When I first came to the U.S. being raised in Sicily, I didn’t know you could pick pretty much anything yourself in a store. My first foray in a grocery store was a bit nerve wracking because I was just learning english and to make it worse, I didn’t know how to behave when shopping in a small grocery store. I wanted to get a carton of milk and when I politely asked the owner, he pointed to the refrigerated dairy case to show that I could get it myself. I was so embarrassed but after that it got easier.

    • Jann

      Carmela–what a sweet story! Welcome to the blog. It’s so interesting to hear from someone who has gone the other direction–from Sicily to the US, and to hear what you went through trying to adjust to a new culture. Hope to hear from you again & grazie.

  • dennis

    I’m with you Chloe.

  • John Schinina

    Ciao Jann, as they say in New Jersey, furgetaboutit, I wish Debra the best in Milan, she seems to have that special artistic talent and regards to Captain Mimo may his voyage in beautiful Sicily have calm Sea’s forever. As for the rude Americani, I have to say rude always follows tourist, I have seen them all living and being a Realtor in Florida. If I was asked who I taught was the rudest, number 1 Israeli’s,2 Canadians,3 Germans,4 British, when your done talking to them, they leave as if you never existed, however I came to a conclusion that tourist simply don’t care to impress anyone and therefore are oblivious to there actions. Thanks again for your wonderful blog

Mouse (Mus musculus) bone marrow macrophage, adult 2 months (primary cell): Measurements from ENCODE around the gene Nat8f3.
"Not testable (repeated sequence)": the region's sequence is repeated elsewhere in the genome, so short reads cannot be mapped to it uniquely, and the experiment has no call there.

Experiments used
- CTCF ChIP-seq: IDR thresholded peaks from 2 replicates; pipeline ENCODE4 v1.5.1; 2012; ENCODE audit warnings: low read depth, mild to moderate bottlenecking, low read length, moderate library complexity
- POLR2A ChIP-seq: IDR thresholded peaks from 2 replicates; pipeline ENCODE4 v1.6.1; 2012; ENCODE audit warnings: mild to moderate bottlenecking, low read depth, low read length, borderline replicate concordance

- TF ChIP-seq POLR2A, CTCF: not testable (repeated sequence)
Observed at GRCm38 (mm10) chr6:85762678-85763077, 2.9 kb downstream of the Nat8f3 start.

• Jann

      🙂 Maybe some tourists think I’m on vacation! Let me do my own thing! Who cares about rules or customs!

  • Your story made me think of my last visit to the Win-Dixie pharmacy to pick-up my Mom’s meds. The pharmacist was going on and on about something that was important to her , while the lady’s sweet adult challenged son and I were impatiently but politely waiting behind the WAIT line. Finally the son yells at his Mother. “Let’s Go” and they depart. Now it is my turn to listen to all the places you can get your watch battery replaced. “I don’t wear a watch”, I said, but to no avail, on goes the pharmacist about when she had her bracelet repaired while I patiently wait to be dismissed. It happens everywhere people want to tell their stories or complain.

    • Jann

      🙂 You probably wish you’d had someone at your side yelling “Let’s go!” Thanks for dropping by, Vicki.

  • I am going to go to bat for Americans here. I have lived in both Italy and France for a total of twenty years and have seen few ‘ugly Americans.’ With perhaps two or three exceptions, most of the Americans I have seen are exceptionally polite. I know few people better at jumping lines than Italians and have many times been pushed out of the way as they loudly proclaim that they are in a hurry. I love Italy and I love France, but I can’t agree that their manners are any better than those of Americans. As for handling produce, it is something that we do in the U.S., but if the ‘no touch’ rule was explained I am sure that it would be followed. I was happy to see that some of your readers and you could see that not all Americans are rude, but possibly nervous or just not aware of another countries rules. With your great blog, you can keep us all aware of others customs. Great photos by the way.

  • It should only take one visit to such a shop for us to learn the protocols. I’ve seen less courteous Italian vendors remonstrate loudly when the veggie feeling is noticed.

    • Jann

      I like your “veggie feeling” Ken! Ha. Yes, some vendors get pretty riled up–it’s like you’re putting your hands on their wallet or something.